Dr. Danny Sleeman Receives the Duane G. Hutson Endowed Chair in Surgical Education

In a ceremony that highlighted several generations of physicians of the DeWitt Daughtry Family Department of Surgery at the University of Miami Miller School of Medicine, the Duane G. Hutson Endowed Chair in Surgical Education was presented to Danny Sleeman, M.D., professor of surgery, Vice Chairman of Surgical Education and Director of the Surgical Education Program.

Sleeman became the inaugural holder of the chair April 18 before Miller School leadership, family, friends and colleagues who gathered at the University of Miami Hospital.

“An endowed chair is one of the most significant gifts in higher education,” said Pascal J. Goldschmidt, M.D., Dean of the Miller School. “It is the highest academic honor and is provided to world-class scholars to support their research and teaching programs in perpetuity. These endowments allow us to support the ongoing work of the top physicians and researchers, like Dr. Danny Sleeman.”

The Duane G. Hutson Endowed Chair in Surgical Education was funded by the department to foster surgical education and to honor Duane G. Hutson, M.D., professor of surgery and Co-Director of Residency Training.

A revered statesman, Hutson has been a member of the UM faculty for nearly 50 years and continues to teach clinical surgical skills on a daily basis.

“The DeWitt Daughtry Family Department of Surgery has been very honored to have you among us for so many years, teaching our residents and fellows,” said Omaida C. Velazquez, M.D., David Kimmelman Endowed Chair in Vascular and Endovascular Surgery, and Chair of the DeWitt Daughtry Family Department of Surgery. “It is a tremendously sacred part of our tradition of training surgeons.”

Dr. Hutson came to the University of Miami in 1963 for his residency and then joined UM as a surgery instructor in 1967. He witnessed the department’s growth into an internationally recognized organization, and served under six chairs, including the appointment of Dr. Velazquez, the first female chair. He moved his way up through the academic ranks and served as the Program Director of the general surgery training program for 25 years, mentoring hundreds of students. Dr. Sleeman joined him as associate program director in 1997.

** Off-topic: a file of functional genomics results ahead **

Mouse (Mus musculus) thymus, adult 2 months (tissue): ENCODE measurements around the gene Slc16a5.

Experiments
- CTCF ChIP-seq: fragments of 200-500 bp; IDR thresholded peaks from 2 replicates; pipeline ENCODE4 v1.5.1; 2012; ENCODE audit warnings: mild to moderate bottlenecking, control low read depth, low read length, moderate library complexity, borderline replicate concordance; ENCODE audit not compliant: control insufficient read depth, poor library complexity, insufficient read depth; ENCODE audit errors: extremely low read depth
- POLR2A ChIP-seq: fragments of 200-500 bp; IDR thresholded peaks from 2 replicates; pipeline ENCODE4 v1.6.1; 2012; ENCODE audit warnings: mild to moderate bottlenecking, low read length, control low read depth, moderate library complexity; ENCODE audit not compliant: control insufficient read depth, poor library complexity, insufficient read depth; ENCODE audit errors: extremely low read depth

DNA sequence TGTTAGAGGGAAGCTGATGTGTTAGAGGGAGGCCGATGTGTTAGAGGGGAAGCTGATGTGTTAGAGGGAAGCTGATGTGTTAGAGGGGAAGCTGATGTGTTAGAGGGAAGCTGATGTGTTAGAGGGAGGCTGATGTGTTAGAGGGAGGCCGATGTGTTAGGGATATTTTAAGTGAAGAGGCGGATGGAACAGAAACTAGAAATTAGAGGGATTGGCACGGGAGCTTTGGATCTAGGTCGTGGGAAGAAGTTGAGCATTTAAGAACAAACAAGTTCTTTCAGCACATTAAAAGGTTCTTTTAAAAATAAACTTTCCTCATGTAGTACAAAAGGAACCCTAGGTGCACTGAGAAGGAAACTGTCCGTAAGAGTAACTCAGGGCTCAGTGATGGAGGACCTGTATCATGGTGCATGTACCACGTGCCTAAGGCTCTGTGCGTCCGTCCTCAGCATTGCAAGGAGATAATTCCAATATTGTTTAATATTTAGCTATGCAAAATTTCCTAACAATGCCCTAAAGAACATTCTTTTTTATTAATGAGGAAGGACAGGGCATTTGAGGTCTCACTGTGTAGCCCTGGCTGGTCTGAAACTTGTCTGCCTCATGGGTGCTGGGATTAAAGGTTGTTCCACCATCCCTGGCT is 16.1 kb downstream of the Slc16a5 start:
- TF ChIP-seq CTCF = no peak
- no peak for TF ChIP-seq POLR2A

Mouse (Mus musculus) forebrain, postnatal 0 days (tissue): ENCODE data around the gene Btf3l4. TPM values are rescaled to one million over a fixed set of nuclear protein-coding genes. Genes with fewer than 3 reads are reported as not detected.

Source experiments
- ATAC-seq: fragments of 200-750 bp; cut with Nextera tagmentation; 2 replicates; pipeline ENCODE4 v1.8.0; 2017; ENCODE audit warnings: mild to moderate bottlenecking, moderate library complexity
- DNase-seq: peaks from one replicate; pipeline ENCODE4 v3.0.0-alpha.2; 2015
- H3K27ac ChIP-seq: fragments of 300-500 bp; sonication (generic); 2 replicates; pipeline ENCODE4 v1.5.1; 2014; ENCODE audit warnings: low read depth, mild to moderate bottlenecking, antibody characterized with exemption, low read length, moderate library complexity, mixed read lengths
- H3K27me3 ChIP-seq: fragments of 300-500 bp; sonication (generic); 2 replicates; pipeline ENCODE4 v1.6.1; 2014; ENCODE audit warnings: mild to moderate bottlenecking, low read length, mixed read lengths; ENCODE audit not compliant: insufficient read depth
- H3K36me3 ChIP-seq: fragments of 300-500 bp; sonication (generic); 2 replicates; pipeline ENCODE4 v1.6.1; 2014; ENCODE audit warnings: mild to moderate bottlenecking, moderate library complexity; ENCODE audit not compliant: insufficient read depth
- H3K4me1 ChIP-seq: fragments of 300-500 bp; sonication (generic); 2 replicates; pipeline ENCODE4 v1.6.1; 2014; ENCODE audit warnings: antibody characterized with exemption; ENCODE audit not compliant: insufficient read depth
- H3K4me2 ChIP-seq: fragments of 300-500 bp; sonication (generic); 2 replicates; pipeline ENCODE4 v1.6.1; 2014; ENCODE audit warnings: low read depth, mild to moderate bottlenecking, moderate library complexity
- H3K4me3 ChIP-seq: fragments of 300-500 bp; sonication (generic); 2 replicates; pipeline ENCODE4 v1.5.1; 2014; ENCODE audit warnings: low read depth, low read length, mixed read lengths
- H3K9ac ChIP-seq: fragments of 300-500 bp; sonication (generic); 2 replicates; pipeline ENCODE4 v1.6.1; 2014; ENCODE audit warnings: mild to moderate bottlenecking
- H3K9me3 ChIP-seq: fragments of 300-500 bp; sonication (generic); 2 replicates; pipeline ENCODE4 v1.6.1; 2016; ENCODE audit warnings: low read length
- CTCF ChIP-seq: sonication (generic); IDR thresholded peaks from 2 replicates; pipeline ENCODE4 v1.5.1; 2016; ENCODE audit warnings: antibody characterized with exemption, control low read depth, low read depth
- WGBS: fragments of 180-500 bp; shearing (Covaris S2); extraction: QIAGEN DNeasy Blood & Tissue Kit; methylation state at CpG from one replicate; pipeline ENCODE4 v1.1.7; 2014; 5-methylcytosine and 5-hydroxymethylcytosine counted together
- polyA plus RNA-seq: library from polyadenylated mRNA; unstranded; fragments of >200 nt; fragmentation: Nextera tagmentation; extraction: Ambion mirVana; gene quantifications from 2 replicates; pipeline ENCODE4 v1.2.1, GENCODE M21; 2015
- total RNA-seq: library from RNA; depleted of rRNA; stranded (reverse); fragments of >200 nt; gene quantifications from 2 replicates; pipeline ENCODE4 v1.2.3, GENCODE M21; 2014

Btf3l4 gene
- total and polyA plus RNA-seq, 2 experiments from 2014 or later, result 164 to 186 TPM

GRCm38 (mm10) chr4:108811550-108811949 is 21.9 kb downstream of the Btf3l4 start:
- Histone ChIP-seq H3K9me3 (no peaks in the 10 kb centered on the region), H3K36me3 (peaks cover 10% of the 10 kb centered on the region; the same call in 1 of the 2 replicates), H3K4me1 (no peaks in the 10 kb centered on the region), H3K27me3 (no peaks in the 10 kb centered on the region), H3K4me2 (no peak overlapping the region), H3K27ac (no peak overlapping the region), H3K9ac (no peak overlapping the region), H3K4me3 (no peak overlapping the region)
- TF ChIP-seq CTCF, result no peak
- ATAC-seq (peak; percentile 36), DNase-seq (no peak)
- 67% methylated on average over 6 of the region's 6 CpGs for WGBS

Dr. Hutson said it was only fitting that Dr. Sleeman should be the first to hold the chair in his name.

“I am shocked, it is an incredible feeling,” said Hutson, who was joined at the ceremony by his wife, Olivia. “I couldn’t be more pleased that the chair goes to Dr. Sleeman. We have been together a long time and never had a bad day together.”

Alan S. Livingstone, M.D., the Lucille and DeWitt Daughtry Professor and Chairman Emeritus, credited both Dr. Hutson and Dr. Sleeman with committing themselves to educating the next generation of physicians, saying they had more than 80 years of experience between them. Livingstone called Hutson one of the finest technicians he had ever seen and said he was not only a mentor to many but had also taught many of the faculty members.

“This chair will be a testament to your commitment to the department,” Livingstone said. “Your 50 plus years of commitment to the medical center and all you have done will always be reflected upon.”
Dr. Sleeman came to UM in 1988 for a critical care fellowship and joined the staff two years later as an assistant professor of clinical surgery and anesthesiology.

In addition to his busy surgical practice, Dr. Sleeman is also very active in trauma surgery at the Ryder Trauma Center at Jackson Memorial Hospital. He is also an exceptional teacher with 23 educational awards from residents and fellows.

Dr. Sleeman was joined by his wife, Jenna, family members Jackie Barfield and Beverly Barfield, and children Jack, Carson, and Ella.

“The main thing for my kids is that I hope that they remember not that their father was honored, but that they were in a room full of incredible minds, brilliant people who help others,” said Sleeman, who is also Director of the Surgical Intensive Care Unit at UM/Jackson Memorial Hospital. “I hope they will continue that in some way or another.”

Dr. Sleeman called Dr. Hutson the “father” of the department, who trained many surgeons, who in turn, trained him. Like so many, he considers Dr. Hutson one of his mentors.

“As long as we have brilliant people like Dr. Hutson, as long as the ground stays fertile, I am sure the department, the faculty, and the University will thrive,” Sleeman said.

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